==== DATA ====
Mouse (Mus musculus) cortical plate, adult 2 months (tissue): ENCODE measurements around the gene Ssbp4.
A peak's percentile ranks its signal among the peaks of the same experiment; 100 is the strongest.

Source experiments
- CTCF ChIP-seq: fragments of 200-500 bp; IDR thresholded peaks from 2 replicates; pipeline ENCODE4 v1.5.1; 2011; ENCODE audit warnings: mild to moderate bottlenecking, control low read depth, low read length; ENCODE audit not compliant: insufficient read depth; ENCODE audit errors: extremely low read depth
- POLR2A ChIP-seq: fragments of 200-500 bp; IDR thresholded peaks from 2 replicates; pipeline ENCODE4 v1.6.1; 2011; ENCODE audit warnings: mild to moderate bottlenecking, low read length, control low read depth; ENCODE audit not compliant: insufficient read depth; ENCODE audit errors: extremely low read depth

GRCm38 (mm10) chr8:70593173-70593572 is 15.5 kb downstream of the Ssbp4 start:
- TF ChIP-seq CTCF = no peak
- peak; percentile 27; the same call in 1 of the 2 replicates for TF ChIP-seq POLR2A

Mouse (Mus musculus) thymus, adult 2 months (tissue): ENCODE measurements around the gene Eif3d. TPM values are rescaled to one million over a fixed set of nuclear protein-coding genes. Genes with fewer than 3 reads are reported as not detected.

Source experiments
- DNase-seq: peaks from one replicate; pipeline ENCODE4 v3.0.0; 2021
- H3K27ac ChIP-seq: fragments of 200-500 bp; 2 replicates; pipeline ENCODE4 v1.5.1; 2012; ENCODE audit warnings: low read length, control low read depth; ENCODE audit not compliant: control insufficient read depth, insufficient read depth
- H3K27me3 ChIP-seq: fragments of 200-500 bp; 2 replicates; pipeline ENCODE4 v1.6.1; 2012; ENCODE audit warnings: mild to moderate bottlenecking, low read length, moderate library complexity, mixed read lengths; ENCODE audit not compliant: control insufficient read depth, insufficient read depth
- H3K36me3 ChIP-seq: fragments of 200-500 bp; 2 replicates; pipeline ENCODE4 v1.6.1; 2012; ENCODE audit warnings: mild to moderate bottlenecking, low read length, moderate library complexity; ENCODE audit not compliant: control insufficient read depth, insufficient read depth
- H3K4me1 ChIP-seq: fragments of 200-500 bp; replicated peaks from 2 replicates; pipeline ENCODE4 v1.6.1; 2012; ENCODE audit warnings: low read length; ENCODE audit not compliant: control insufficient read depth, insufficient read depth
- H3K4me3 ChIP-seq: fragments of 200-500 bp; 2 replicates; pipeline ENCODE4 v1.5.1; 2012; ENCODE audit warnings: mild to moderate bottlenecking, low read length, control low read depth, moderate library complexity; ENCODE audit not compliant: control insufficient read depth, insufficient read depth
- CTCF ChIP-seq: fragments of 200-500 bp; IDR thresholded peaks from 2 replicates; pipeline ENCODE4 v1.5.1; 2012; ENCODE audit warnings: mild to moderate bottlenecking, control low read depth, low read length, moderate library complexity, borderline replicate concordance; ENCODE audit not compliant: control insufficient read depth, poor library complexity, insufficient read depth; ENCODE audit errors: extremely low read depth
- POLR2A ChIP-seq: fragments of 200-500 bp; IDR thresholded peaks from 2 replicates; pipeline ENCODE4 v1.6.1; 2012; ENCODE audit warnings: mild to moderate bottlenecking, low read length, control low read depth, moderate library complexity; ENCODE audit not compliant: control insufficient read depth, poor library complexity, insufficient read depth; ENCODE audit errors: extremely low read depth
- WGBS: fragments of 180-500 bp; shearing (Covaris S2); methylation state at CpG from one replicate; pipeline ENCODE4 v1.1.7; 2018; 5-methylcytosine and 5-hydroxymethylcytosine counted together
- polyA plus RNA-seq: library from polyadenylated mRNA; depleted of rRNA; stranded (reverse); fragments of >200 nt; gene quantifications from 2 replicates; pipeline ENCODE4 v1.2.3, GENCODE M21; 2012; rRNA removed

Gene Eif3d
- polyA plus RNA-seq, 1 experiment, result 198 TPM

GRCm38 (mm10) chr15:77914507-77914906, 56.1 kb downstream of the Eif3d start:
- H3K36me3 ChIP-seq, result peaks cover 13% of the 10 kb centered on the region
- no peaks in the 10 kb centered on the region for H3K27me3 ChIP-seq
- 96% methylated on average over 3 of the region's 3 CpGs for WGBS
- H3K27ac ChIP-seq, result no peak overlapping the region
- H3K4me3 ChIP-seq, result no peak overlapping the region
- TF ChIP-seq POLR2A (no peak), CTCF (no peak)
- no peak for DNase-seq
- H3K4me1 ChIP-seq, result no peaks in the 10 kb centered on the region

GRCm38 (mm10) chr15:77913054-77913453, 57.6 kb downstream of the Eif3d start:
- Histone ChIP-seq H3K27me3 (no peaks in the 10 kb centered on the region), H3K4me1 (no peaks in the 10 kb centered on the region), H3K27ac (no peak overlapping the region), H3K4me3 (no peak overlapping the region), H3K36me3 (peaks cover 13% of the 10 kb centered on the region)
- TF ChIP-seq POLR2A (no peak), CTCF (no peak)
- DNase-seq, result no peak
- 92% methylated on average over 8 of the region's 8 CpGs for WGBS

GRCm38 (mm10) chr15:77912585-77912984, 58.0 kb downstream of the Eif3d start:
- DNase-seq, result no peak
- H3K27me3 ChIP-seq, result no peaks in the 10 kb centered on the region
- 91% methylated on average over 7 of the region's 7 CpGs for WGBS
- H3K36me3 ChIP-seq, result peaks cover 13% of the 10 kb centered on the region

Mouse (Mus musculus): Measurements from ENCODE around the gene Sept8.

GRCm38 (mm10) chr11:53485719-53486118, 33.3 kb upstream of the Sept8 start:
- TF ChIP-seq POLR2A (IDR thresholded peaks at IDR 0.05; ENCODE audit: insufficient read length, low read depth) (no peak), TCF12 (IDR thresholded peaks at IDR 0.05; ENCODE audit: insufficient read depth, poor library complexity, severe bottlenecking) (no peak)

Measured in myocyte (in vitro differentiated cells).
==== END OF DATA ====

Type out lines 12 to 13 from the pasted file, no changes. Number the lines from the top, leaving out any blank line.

- H3K27ac ChIP-seq: fragments of 200-500 bp; 2 replicates; pipeline ENCODE4 v1.5.1; 2012; ENCODE audit warnings: low read length, control low read depth; ENCODE audit not compliant: control insufficient read depth, insufficient read depth
- H3K27me3 ChIP-seq: fragments of 200-500 bp; 2 replicates; pipeline ENCODE4 v1.6.1; 2012; ENCODE audit warnings: mild to moderate bottlenecking, low read length, moderate library complexity, mixed read lengths; ENCODE audit not compliant: control insufficient read depth, insufficient read depth